Not only is Tarantino good at writing monologues, but he was equally stunning putting together big-time ensembles and letting them loose in front of the camera. "Reservoir Dogs" followed a group of criminals played by Tim Roth, Harvey Keitel, Michael Madsen, Steve Buscemi, Chris Penn, Edward Bunker and Tarantino himself. The criminals worked for a mysterious crime lord played by Lawrence Tierney. That is an incredible cast for a tough-guy movie, and Tarantino makes sure each of his actors gets time to shine in front of the camera. It doesn't matter which movie Tarantino makes, he always gives each character a great scene, whether they are lead or supporting. When the film's big heist goes wrong, we learn there maybe an undercover cop in the midst of the criminals. The actors make sure we feel every inch of their paranoia, all while enjoying the instantly original dialogue Tarantino wrote. There will be nobody who writes cooler, juicier, more original dialogue than Tarantino and that was present in his first movie.
Then there is "Pulp Fiction," and man, how do I describe this to people who haven't seen it yet? Well, I guess I'll start off by saying that it relaunched the career of John Travolta, as his Vincent Vega is one of the best parts of the movie and Travolta relishes each and every line and scene. Travolta is matched by Uma Thurman and watching "Pulp Fiction," it pretty simple to see why Tarantino fell in love with her. Her Mia character is the cool several boys dream of dating, but never find and Thurman clearly had a great time playing her. Then there is Samuel L. Jackson. His work as Jules Winnfield proved why Jackson is now and ever shall be the King of Cool. Bruce Willis and Ving Rhames have a great little story and they easily share the most shocking scene in the movie. If you've never seen it, you'll know it when you see it. It is the most wild mix of terror and satire and bizarre all wrapped into one scene and I still can't believe Tarantino pulled it off. We also run into Harvey Keitel, Christopher Walken, Tim Roth, Amanda Plummer, Rosanna Arquette and Peter Greene. Remember Peter Greene from "The Mask?" He's in this!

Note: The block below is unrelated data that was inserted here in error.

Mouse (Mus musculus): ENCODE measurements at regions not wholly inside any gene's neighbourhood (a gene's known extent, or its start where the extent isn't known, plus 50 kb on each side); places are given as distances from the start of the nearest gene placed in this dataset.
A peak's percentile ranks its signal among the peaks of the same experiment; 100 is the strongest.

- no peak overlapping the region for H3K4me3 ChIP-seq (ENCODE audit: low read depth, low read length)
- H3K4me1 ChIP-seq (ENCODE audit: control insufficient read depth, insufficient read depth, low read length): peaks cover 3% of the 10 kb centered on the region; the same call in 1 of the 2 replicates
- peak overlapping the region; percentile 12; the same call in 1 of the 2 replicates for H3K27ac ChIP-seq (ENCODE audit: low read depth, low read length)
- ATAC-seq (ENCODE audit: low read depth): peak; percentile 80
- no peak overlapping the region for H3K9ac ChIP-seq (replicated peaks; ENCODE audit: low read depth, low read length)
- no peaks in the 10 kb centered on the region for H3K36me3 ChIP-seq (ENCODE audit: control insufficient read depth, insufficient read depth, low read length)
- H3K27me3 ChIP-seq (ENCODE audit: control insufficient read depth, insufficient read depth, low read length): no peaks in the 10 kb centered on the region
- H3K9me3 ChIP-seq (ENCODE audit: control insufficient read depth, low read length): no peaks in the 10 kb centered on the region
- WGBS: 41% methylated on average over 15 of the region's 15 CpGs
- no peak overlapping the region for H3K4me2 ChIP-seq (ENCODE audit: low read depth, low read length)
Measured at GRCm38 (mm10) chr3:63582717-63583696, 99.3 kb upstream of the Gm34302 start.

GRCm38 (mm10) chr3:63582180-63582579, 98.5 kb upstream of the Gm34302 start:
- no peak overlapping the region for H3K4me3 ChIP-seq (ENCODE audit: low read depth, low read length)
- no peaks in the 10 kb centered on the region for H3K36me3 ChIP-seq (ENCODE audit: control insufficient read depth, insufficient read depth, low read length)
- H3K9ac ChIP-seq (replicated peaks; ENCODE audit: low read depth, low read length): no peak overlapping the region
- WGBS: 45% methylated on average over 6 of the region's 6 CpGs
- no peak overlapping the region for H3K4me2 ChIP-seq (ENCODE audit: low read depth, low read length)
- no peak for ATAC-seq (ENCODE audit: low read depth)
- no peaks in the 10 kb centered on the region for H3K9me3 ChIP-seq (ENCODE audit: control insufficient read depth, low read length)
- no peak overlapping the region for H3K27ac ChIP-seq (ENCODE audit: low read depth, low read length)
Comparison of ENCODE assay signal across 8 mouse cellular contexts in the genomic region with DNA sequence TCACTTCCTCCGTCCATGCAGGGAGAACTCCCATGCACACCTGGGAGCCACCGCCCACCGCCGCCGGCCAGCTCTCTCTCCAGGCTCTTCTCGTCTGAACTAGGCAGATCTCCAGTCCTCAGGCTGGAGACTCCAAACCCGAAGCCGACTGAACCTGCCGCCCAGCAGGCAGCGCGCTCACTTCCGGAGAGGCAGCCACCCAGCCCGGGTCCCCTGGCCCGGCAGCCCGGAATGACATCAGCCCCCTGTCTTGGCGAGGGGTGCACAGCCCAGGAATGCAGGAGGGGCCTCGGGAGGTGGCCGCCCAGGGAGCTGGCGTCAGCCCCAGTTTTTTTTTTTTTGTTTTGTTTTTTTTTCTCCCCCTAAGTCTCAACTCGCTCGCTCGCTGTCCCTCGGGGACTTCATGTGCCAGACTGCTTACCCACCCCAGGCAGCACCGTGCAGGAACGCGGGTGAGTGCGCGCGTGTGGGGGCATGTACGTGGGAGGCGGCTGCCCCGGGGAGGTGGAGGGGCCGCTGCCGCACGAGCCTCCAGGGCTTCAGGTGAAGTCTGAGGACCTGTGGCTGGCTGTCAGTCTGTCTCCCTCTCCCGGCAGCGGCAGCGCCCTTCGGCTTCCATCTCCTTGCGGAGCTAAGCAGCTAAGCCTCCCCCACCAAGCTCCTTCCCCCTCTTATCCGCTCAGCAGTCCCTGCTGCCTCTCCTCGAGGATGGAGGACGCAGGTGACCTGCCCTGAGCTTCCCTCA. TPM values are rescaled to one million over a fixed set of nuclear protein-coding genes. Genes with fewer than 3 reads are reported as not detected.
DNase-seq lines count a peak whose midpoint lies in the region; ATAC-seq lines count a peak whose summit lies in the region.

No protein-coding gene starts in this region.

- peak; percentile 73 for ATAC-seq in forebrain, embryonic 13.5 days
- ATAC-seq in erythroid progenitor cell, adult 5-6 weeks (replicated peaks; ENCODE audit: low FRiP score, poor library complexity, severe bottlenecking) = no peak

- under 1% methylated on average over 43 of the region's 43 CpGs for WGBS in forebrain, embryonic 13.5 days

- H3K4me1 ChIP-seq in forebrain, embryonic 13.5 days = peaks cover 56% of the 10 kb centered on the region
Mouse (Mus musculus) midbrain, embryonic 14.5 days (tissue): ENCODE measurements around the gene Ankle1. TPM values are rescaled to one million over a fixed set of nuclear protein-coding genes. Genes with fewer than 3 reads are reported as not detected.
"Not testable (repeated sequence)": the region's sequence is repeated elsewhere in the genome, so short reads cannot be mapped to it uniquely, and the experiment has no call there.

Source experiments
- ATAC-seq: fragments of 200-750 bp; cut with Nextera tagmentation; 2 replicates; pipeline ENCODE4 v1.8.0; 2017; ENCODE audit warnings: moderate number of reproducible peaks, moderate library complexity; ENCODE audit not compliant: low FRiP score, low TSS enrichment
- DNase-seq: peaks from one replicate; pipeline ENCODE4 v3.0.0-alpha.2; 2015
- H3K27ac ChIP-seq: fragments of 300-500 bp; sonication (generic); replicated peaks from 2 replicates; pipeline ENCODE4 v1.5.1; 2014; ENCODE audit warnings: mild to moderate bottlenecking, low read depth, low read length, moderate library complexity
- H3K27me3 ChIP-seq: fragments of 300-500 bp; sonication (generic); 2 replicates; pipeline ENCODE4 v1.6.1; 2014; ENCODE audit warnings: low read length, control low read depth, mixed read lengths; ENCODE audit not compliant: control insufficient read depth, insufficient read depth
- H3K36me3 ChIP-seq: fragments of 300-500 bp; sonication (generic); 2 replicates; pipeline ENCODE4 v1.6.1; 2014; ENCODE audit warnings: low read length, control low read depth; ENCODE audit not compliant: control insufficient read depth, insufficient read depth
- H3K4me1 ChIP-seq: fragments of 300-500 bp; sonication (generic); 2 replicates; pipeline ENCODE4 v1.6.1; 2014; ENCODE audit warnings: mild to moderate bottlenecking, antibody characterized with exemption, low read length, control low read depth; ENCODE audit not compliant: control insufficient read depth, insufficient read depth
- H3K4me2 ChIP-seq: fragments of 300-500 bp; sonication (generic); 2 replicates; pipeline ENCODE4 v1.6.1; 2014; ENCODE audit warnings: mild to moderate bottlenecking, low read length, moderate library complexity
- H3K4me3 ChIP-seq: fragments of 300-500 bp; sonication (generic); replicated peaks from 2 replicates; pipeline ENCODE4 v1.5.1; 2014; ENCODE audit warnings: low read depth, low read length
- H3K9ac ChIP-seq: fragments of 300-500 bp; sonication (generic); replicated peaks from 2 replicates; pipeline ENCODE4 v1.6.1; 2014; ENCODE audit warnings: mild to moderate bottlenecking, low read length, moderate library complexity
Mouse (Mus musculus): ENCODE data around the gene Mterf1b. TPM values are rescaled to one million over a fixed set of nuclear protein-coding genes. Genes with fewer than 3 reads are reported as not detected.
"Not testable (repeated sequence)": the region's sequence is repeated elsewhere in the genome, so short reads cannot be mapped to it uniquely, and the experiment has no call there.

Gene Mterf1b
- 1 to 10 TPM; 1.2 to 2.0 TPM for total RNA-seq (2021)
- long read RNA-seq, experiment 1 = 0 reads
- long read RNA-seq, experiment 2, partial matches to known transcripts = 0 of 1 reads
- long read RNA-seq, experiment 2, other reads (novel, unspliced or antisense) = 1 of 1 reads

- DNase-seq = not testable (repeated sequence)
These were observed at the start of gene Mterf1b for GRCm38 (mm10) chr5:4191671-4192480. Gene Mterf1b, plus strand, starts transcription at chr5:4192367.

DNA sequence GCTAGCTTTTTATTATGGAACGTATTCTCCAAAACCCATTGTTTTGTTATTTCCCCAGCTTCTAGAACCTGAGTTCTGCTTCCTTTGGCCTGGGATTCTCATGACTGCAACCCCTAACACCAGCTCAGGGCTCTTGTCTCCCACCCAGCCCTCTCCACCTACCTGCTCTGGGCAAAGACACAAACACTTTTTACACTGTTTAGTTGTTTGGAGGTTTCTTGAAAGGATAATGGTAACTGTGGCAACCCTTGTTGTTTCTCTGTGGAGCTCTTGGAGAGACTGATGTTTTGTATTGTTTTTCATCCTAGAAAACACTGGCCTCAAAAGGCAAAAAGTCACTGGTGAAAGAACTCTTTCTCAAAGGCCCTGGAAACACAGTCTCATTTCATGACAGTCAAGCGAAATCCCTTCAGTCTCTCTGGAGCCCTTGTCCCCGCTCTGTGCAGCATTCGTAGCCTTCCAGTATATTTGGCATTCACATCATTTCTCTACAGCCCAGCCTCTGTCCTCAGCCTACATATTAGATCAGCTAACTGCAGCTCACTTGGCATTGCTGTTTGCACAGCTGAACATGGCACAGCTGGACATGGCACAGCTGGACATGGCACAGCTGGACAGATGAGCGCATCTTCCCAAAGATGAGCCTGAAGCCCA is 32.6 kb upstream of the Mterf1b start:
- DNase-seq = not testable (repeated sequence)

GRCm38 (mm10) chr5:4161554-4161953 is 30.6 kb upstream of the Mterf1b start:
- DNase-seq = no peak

Describing the plot of the movie itself? Well, that it tough. I would call the film a day-in-the-life of two hitmen and one boxer, because its difficult to try to pull a plot out the movie. It's a movie that isn't shown in chronological order, characters don't talk in order to move the plot forward, they talk just to talk. There are more pop culture references in this movie than I can count. It is hyper-violent, racist and misogynistic at times. Yet, over the years, as I have shown this movie to people for the first time, they can't help but fall in love with it. I don't want to act like there is no plot in the movie, there certainly is, if you are willing to play Tarantino's game.
Quentin Tarantino cemented a particular style with both "Reservoir Dogs" and "Pulp Fiction." He created iconic scenes out of mere camera work, he chose the right actors over the best actors. He showed the world that there was not one way to push a film forward screenplay-wise. But more than that, I love how these movies have been copied over the years and they will again I'm sure. I love how little details from these movies have shown up in other Tarantino movies. I love the conspiracy theories from the movies, are the separate (Vega characters from each movie related? What really is in that briefcase?) But what I will take away from these movies is that they changed my life. I view film through an entirely different filter now because of them. How I view each new film now is a result of both of them. Most of all they opened me up to a filmmaker that I have loved all my life and now, I can't wait for the brand-new adventure he has planned for us this winter.